America's status as global pariah under the Trump regime worsens as the United States continues to bail on UN agreements.
The United States has walked away from a United Nations effort to ease the global migration and refugee crisis, with the Trump administration saying it was no longer compatible with U.S. principles or priorities.
In a statement, the U.S. Mission said the U.N.'s New York Declaration for Refugees and Migrants — recognized by the United States last year under the Obama administration — "contains numerous provisions that are inconsistent with U.S. immigration and refugee policies."
Nikki Haley, the U.S. ambassador to the U.N., said President Donald Trump made the decision after noting that "America is proud of our immigrant heritage and our long-standing moral leadership in providing support to migrant and refugee populations across the globe."
"But," Haley continued, "our decisions on immigration policies must always be made by Americans and Americans alone. We will decide how best to control our borders and who will be allowed to enter the country."
The rest of the world, including China and Russia, will go on without us as Trump continues to abdicate from any sort of global leadership.
World leaders and dignitaries from 193 U.N. member states adopted the New York Declaration for Refugees and Migrants in September 2016, paving the way for the global compact for migration.
The compact, expected to be adopted in 2018, is aimed at facilitating safe and orderly migration around the world. It will present a framework for comprehensive international cooperation on migrants, set out a range of actionable commitments and tackle issues such as protecting the safety, dignity, human rights and fundamental freedoms of migrants.
Secretary of State Rex Tillerson applauded Trump's decision to exit the agreement and said "strengthening global governance" would run afoul of U.S. laws and policies.
"While we will continue to engage on a number of fronts at the United Nations, in this case, we simply cannot in good faith support a process that could undermine the sovereign right of the United States to enforce our immigration laws and secure our borders," Tillerson said in a statement.
No longer. A nation of immigrants has turned its back on the people of the rest of the planet. Only about 4% of the world's population is American. The other 96% of the globe is realizing that they can get along without us for the time being, and will gladly do so.
And speaking of refugees, we seem to be headed for creating a few million more on the Korean Peninsula as Trump national security adviser is openly warning of war with Pyongyang and GOP Sen. Lindsey Graham is calling for the US to begin removing the families of American soldiers stationed in South Korea.
Let’s be clear about what McMaster and Graham are saying. The US and North Korea appear to be on the path to war, and there’s no solution for peace in sight. Therefore, Graham argues, the US should stop sending family members of American military personnel to South Korea — and start taking those already there out of the country.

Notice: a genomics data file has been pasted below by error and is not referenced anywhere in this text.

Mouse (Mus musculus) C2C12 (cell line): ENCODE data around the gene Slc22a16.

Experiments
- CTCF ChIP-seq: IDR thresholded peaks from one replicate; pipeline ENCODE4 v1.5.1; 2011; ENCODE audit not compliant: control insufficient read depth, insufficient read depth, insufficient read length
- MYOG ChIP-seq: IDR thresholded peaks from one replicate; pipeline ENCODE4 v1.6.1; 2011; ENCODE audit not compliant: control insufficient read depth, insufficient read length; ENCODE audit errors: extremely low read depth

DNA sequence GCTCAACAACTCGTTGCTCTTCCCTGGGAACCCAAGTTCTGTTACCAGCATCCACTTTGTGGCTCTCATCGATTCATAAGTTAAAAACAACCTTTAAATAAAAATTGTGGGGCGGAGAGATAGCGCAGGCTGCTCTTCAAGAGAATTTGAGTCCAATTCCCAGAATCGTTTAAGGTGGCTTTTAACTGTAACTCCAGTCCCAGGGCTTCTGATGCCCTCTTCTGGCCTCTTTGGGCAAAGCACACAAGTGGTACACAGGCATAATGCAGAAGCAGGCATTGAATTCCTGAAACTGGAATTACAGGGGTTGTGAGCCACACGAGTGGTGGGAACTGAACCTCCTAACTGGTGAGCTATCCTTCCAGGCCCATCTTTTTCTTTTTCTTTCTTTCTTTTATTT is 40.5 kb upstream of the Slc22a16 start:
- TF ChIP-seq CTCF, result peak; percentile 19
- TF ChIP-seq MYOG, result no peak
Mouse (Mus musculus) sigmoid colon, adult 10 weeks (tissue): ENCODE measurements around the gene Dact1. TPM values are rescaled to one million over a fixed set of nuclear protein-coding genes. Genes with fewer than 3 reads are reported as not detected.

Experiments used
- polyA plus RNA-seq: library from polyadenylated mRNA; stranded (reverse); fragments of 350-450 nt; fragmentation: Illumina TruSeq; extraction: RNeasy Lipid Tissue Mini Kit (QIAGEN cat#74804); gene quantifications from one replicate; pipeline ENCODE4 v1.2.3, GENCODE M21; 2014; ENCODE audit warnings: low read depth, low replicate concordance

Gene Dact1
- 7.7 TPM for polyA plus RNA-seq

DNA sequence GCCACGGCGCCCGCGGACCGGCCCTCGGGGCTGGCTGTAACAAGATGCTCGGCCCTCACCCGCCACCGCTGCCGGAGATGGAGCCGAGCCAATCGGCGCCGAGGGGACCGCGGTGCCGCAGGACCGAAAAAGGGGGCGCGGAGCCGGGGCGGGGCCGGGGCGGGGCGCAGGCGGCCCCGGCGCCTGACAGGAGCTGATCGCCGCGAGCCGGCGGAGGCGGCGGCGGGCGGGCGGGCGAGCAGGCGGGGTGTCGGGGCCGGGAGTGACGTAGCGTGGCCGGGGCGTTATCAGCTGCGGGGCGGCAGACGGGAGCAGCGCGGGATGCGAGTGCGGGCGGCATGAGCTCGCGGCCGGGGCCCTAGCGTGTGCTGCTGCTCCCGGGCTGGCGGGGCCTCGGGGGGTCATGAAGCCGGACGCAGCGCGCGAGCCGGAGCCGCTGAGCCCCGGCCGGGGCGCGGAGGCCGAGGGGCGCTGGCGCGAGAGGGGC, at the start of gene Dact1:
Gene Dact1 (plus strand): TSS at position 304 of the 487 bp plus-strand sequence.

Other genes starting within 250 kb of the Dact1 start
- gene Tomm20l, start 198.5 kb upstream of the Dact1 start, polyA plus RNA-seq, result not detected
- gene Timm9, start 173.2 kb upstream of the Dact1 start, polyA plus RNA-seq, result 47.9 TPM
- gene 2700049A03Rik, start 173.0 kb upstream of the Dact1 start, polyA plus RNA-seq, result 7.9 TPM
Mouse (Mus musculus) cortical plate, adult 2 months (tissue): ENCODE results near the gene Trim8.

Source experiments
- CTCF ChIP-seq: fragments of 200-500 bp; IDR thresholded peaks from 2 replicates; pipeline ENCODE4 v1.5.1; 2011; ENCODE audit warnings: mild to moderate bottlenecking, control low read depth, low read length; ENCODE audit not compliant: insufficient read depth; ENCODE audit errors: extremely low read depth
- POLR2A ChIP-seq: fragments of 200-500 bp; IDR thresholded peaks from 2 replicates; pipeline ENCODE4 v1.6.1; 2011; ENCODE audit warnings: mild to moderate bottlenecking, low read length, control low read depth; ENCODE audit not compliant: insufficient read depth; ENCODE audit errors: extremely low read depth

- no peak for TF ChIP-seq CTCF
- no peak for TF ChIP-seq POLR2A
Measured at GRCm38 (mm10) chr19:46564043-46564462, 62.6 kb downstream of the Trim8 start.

Graham’s commentary doesn’t come out of nowhere, however. There are serious reasons to worry about the damage North Korea could do to South Korea, where 28,500 US troops and their dependents reside.
If the US attacks North Korea, experts believe Pyongyang will retaliate not just against America but also against Seoul and Tokyo. Simulations of that possibility produce pretty bleak results. One war game convened by the Atlantic back in 2005 predicted that a North Korean attack would kill 100,000 people in Seoul — a city of around 25.6 million people — in the first few days alone. Others put the estimate even higher. A war game mentioned by the National Interest predicted Seoul could “be hit by over half-a-million shells in under an hour.”
It’s worth noting that McMaster has long talked about the growing prospect of war with North Korea, and Graham nonchalantly discusses “thousands” dying on the Korean Peninsula during a conflict. And of course Trump himself once said he would unleash “fire and fury” on North Korea if it continued to develop its nuclear program.
This rhetoric is supposed to remind North Korea that the US is serious when it says it needs to stop building a missile that can hit America. But now that North has one, it seems like the US is threatening war with no real chance of getting North Korea to do what America wants, experts tell me.
“If McMaster, Graham, and Trump are serious, God help us,” Kingston Reif, the director for disarmament and threat reduction policy at the Arms Control Association, told me in an interview today. “If they're bluffing, it's not working to bring North Korea to the table, and threatening preventive war just further solidifies North Korea's determination to continue advancing its arsenal and increases unintended war risks.”
Either way, we're getting closer to becoming a dangerous rogue state, one the rest of the world will have to deal with.